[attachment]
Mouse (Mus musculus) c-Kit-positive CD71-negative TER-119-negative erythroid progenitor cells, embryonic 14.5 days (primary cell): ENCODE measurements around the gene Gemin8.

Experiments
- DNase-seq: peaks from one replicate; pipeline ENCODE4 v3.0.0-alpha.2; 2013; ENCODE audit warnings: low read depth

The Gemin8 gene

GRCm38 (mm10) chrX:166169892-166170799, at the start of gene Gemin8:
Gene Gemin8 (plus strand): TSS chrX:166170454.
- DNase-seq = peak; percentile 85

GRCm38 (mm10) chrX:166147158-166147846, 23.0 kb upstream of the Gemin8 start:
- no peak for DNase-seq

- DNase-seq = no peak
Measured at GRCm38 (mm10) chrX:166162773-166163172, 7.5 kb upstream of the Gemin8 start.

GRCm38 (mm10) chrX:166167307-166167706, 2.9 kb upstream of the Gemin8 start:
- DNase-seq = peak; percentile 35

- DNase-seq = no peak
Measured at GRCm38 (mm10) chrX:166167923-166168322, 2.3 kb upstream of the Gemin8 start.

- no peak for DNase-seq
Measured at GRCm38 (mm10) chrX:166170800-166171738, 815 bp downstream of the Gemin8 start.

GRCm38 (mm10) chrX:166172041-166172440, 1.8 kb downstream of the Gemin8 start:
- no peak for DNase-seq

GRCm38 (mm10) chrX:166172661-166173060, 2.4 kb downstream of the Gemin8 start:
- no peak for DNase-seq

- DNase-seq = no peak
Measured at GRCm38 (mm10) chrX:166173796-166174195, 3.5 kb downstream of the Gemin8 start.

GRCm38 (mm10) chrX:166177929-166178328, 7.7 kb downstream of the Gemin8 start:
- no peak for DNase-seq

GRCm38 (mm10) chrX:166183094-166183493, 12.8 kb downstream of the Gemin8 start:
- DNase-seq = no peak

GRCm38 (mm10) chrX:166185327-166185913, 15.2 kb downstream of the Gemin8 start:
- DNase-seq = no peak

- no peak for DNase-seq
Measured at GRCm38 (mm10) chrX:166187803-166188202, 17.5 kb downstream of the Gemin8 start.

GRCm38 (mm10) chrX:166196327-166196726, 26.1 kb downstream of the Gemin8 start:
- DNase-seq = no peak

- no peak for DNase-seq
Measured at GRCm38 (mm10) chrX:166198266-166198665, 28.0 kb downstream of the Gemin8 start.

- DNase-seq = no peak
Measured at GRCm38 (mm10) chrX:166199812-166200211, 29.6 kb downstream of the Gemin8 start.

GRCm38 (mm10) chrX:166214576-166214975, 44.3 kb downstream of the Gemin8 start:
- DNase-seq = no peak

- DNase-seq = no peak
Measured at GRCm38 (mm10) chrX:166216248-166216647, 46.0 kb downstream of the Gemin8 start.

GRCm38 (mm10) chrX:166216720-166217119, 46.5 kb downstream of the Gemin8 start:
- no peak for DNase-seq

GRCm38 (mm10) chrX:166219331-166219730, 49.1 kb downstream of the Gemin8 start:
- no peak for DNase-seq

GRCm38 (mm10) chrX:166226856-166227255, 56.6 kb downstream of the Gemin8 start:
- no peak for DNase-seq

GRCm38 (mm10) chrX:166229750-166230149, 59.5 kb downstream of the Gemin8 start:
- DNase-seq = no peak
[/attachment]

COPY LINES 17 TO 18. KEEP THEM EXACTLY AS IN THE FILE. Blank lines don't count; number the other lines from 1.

Measured at GRCm38 (mm10) chrX:166170800-166171738, 815 bp downstream of the Gemin8 start.

GRCm38 (mm10) chrX:166172041-166172440, 1.8 kb downstream of the Gemin8 start: